Some inherited forms of early-onset Parkinson’s disease have typically been blamed on poorly functioning mitochondria, the powerhouses of cells. Without reliable sources of energy, neurons wither and die. This may not be the complete picture of what is happening within cells affected by Parkinson’s. Researchers in Miguel’s lab used a common fruit fly to investigate this further, fruit flies were used because they provide a good genetic model for humans.
Studies on human subjects are of limited use for elucidating the signaling pathways and cellular processes underlying the neurodegenerative process. This is because both ethical and technical constraints limit the extent to which genetic analysis can be performed in humans.
Flies are a well-established model animal to understand the molecular mechanisms of human diseases (see our other posts in this blog). This is because about 75% of human disease-causing genes are found in the fly in a similar form. Also, they are easy to work with, breed quickly and many tools are available to manipulate any genes in the fly. In flies, potential therapeutic drugs can be mixed with food and readily tested.
It was found that the bulk of the damage stems from a related but different source – the neighbouring maze-like endoplasmic reticulum (ER).
The ER has the important job of folding proteins so that they can do the vast majority of work within cells. Misfolded proteins are recognized by the cell as being dangerous. Cells halt protein production if there are too many of these harmful proteins present. While this system is protective, it also stalls the manufacture of vital proteins, and this eventually results in the death of neurons.
To find out if ER stress might be at play in Parkinson’s, Miguel’s team analyzed fruit flies with mutant forms of the pink1 or parkin genes. Mutant forms of pink1 and parkin are already known to starve neurons from energy by preventing the disposal of defective mitochondria. These genes are also mutated in humans and result in hereditary versions of the disease. Much like Parkinson’s patients, flies with either mutation move more slowly and have weakened muscles. The insects struggle to fly and they lose dopaminergic neurons in their brains – a classic feature of Parkinson’s.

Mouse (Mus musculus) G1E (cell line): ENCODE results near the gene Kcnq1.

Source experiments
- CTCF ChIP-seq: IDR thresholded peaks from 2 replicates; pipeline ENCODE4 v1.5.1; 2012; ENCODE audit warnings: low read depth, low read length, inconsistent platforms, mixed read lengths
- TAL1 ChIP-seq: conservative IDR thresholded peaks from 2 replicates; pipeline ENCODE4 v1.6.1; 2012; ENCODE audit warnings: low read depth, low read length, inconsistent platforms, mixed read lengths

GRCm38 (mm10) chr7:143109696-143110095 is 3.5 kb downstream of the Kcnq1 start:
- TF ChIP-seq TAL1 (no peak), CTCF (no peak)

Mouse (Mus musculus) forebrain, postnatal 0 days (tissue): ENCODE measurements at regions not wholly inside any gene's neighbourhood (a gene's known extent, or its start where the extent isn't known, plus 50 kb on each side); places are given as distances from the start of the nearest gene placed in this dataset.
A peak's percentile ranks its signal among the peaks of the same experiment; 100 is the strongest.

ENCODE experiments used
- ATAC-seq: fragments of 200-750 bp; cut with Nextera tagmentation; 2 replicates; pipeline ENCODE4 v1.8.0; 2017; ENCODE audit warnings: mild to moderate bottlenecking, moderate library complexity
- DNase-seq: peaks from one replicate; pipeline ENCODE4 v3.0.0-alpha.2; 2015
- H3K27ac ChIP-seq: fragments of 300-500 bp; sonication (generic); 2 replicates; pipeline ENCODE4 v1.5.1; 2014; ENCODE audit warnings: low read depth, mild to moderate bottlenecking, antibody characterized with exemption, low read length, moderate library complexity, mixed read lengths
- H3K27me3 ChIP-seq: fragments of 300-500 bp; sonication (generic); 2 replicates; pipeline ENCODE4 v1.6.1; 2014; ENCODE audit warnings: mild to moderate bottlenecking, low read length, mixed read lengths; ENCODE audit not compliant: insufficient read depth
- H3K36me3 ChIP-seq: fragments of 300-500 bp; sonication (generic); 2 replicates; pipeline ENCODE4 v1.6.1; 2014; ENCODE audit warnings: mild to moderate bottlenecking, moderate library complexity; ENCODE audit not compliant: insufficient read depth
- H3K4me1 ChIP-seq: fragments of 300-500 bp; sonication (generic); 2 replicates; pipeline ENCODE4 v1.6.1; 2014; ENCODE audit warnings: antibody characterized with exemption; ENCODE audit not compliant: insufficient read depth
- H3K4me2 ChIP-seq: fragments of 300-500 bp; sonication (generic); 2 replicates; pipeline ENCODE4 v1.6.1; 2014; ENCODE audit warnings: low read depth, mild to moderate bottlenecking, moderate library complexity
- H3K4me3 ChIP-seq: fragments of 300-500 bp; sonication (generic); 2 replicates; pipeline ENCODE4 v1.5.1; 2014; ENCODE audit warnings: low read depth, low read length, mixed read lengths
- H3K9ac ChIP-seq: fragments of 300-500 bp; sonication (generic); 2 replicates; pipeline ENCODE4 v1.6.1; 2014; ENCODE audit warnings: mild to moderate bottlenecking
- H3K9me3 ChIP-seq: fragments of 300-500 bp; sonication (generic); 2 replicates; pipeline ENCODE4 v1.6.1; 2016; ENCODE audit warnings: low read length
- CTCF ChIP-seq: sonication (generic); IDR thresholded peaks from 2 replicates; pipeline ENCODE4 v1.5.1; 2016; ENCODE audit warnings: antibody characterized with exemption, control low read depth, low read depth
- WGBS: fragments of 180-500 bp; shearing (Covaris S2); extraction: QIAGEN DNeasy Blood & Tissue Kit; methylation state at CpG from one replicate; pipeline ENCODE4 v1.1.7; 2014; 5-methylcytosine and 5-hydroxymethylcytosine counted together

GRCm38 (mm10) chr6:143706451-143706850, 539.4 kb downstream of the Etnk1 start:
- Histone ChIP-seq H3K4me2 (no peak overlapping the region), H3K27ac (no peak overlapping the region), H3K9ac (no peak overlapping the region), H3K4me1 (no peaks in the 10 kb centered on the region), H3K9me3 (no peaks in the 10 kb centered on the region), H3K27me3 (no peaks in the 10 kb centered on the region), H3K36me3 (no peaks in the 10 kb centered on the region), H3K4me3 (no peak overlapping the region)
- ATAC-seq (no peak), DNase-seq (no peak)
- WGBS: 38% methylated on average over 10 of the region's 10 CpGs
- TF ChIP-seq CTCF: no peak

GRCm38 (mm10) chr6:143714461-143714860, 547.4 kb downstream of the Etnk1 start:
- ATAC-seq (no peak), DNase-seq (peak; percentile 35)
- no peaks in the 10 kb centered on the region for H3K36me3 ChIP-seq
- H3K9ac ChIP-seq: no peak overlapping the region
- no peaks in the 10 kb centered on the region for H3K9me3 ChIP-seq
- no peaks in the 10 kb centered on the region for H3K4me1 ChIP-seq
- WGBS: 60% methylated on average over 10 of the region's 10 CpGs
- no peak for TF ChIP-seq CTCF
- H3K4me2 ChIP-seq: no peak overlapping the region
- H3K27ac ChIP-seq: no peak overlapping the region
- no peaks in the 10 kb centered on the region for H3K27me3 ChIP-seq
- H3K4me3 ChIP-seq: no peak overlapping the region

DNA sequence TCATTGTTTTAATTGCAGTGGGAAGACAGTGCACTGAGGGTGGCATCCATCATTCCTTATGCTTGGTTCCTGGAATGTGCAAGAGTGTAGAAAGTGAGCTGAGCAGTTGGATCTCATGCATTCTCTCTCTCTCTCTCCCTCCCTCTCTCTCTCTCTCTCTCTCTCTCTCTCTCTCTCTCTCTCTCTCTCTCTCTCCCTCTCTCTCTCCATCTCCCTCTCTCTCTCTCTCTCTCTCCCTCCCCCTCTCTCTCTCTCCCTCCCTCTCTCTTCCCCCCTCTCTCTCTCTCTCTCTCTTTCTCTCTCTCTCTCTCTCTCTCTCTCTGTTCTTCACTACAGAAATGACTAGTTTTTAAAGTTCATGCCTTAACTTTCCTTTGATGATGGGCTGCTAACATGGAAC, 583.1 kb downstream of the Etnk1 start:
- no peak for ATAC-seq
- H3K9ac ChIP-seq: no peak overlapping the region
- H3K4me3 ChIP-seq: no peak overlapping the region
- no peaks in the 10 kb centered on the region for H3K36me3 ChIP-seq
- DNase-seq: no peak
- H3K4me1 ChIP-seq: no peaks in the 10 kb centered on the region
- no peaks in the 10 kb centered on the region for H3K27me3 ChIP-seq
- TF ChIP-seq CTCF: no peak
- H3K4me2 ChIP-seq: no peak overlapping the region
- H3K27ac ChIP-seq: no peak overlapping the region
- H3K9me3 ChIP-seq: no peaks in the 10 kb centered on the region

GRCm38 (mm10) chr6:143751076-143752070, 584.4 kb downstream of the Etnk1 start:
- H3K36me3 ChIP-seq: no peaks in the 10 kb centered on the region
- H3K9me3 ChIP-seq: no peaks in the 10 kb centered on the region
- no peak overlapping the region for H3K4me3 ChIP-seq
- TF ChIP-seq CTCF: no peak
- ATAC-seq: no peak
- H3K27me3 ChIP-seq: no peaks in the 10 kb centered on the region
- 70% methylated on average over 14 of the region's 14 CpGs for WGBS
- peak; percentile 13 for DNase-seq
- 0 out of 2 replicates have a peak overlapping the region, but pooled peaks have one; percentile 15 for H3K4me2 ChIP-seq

Compared to normal flies, Miguel’s team found that the mutants experienced large amounts of ER stress. The mutant flies did not manufacture proteins as quickly as the non-mutants. They also had elevated levels of the protein-folding molecule BiP, a telltale sign of stress.
One function of pink1 and parkin genes is to help degrade mitofusin – a protein that tethers the endoplasmic reticulum to mitochondria. Mutant flies have an abundance of this protein. It was found that the mutants had more of their mitochondria attached to the ER than normal flies. For this reason, the researchers suggest that ER stress is related to extra tethering of mitochondria, thereby preventing the removal of defective versions of the organelle.
Mutant flies, which have more of these tethers, have fewer dopaminergic neurons, which can have an adverse effect on the brain. By reducing the number of these tethers it is possible to prevent the loss of the neurons. When the researchers experimentally lowered the amount of mitofusin in the mutants, the number of tethers fell and the neuron number increased again (see figure). The flies’ muscles also remained healthy despite the mitochondria themselves still being defective.
These results suggest that the neurodegeneration seen in Parkinson’s is a result of ER stress rather than a general failure of the mitochondria. The scientists were able to prevent neurodegeneration in mutant flies not only by reducing mitofusin, but also with chemicals that block the effects of ER stress.
The research has been published in the journal Cell Death and Disease (click here for a link to the peer-reviewed research article).